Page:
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OfflineHumidity
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Secondary Metabolism: Control by Temperature
    #340871 - 06/14/01 08:19 PM (15 years, 11 months ago)

Here is something that I got out of a journal: Develpments in industrial microbiology.
Article: Weinberg; Secondary metabolism: control by temperature and inorganic phosphate

"Industrial, Environmental, and medical applications of temperature control of secondary metabolism have not been developed to their full potential. For example, in many industrial fementations, a single temperature somewhere between the optimum for growth and that best for production of the metabolite is used for the entire process. Rarely is the temperature shifted purposefully from that best for growth to that optimal for synthetase formation and then to the optimum for synthetase activity. If such temperature adjustments were to be made for the penicillin fermentation, an improvement in yield of 15% has been predicted, and in an earlier study, a 50% increase was actually attained." E.D.Weinberg

So, instead of trying to add hard to find chemicals to increase potency mabey there is a much simpler approch. We know what the optimal temperatures for growth are for our fungi, but we have no idea what the optimal temperatures for psilocybin production are. So mabey instead of incubating at optimal growth temperature mabey one should try finding the optimal metabolite temperature or someone could try changing the temperature at a certain point in the growth process to stimulate metabolite production.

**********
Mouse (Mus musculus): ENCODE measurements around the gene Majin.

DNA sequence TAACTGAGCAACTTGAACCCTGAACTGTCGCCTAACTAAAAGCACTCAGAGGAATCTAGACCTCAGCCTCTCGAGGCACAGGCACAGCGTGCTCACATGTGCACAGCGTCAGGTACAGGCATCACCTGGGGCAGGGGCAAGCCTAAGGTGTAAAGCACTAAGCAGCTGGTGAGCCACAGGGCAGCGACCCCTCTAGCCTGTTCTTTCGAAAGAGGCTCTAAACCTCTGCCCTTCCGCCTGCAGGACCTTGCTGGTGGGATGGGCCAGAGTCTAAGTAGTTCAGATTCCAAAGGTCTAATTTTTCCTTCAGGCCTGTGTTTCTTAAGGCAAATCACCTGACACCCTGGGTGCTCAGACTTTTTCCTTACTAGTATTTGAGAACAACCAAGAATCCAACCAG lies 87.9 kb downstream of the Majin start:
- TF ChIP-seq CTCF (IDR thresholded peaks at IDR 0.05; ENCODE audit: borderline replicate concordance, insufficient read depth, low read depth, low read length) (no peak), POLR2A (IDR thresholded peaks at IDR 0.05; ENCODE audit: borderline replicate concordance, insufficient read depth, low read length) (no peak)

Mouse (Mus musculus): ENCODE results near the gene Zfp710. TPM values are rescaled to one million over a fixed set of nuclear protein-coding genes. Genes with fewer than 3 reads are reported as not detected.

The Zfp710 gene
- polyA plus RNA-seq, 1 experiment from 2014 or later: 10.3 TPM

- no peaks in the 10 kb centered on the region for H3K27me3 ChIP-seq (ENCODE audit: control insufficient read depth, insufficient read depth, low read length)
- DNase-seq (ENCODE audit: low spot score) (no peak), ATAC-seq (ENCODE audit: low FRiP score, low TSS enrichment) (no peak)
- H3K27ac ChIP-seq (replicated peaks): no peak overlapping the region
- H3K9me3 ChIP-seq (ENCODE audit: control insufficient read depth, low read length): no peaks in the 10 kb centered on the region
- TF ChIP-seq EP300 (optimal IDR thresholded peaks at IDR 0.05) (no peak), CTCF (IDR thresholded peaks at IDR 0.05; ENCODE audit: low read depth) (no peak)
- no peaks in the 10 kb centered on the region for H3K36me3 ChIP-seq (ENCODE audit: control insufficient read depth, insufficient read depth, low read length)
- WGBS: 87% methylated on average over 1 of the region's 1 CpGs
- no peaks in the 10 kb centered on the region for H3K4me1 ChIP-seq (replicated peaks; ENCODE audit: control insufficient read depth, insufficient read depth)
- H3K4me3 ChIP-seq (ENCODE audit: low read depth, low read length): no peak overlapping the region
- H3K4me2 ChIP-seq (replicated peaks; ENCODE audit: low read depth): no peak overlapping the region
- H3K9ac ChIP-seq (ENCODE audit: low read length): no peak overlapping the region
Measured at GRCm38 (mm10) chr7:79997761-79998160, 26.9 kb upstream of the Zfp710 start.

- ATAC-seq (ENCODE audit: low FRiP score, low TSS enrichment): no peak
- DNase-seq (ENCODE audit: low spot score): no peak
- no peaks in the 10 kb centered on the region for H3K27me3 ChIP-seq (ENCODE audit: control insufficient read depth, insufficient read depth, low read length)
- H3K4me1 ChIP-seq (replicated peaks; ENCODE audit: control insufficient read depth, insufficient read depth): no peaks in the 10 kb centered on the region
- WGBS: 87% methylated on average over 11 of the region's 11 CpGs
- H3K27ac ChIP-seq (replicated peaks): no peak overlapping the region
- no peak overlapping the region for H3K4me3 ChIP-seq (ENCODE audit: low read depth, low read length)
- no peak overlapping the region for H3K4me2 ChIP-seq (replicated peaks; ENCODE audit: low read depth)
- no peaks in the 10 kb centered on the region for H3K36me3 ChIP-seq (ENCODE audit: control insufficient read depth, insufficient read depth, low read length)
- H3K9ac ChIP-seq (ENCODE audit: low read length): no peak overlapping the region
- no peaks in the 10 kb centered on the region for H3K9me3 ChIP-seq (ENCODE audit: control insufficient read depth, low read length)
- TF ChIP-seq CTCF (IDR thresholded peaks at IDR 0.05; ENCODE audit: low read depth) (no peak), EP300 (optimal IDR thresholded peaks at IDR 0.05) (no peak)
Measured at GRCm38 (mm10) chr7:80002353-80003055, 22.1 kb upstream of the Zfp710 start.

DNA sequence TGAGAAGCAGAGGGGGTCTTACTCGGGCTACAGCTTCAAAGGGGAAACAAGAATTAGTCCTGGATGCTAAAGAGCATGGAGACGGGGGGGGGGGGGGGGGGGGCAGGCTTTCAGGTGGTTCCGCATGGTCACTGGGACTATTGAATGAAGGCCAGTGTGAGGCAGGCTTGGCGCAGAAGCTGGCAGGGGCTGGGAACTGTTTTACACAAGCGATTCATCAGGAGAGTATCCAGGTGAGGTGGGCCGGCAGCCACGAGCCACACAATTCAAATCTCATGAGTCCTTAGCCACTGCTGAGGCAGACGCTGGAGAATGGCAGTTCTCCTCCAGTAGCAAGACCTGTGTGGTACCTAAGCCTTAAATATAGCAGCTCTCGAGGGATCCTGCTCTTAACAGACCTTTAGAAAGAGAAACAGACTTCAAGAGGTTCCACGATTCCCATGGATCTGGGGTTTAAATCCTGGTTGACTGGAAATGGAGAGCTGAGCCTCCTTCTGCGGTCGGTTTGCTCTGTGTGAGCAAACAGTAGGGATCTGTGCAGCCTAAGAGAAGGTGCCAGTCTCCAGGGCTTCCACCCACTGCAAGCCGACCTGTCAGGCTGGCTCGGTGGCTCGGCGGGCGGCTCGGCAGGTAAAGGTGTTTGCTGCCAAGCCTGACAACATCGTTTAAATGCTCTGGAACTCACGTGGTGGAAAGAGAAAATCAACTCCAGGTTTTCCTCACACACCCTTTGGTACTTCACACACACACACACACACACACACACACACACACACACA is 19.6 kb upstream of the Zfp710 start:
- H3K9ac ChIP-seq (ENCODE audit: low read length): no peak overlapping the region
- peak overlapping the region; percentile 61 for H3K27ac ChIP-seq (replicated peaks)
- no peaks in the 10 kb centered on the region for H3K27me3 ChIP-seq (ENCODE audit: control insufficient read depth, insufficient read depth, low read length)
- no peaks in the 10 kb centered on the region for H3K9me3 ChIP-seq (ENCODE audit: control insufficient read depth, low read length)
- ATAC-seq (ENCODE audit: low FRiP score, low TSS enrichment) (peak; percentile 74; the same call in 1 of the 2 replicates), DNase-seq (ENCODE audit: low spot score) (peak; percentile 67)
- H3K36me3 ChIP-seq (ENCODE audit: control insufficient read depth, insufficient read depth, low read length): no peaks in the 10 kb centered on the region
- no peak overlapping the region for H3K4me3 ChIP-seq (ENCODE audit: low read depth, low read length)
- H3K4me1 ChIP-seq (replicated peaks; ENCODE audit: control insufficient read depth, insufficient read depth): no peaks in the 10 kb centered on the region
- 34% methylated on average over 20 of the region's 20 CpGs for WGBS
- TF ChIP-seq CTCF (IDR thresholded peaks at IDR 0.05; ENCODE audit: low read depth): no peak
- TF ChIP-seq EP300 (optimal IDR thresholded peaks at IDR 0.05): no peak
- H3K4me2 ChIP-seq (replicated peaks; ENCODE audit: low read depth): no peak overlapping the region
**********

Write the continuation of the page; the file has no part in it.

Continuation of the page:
Edited by Humidity on 06/14/01 08:56 PM.



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OfflineHumidity
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Re: Secondary Metabolism: Control by Temperature [Re: Humidity]
    #340875 - 06/14/01 08:27 PM (15 years, 11 months ago)

Here is another good paragraph from the artical:

"Despite the existance of an exceedingly diverse array of both inert and phamacologically active products of secondary metabolism, several unifying priciples underlying their formation are known. Among these pricipals in the generalization that secondary metabolism has narrower tolerances for concentrations of inorganic phosphate and trace metals, as well as for ranges of temperature, pH, and redox potential than does growth of producer cells." E.D. Weinberg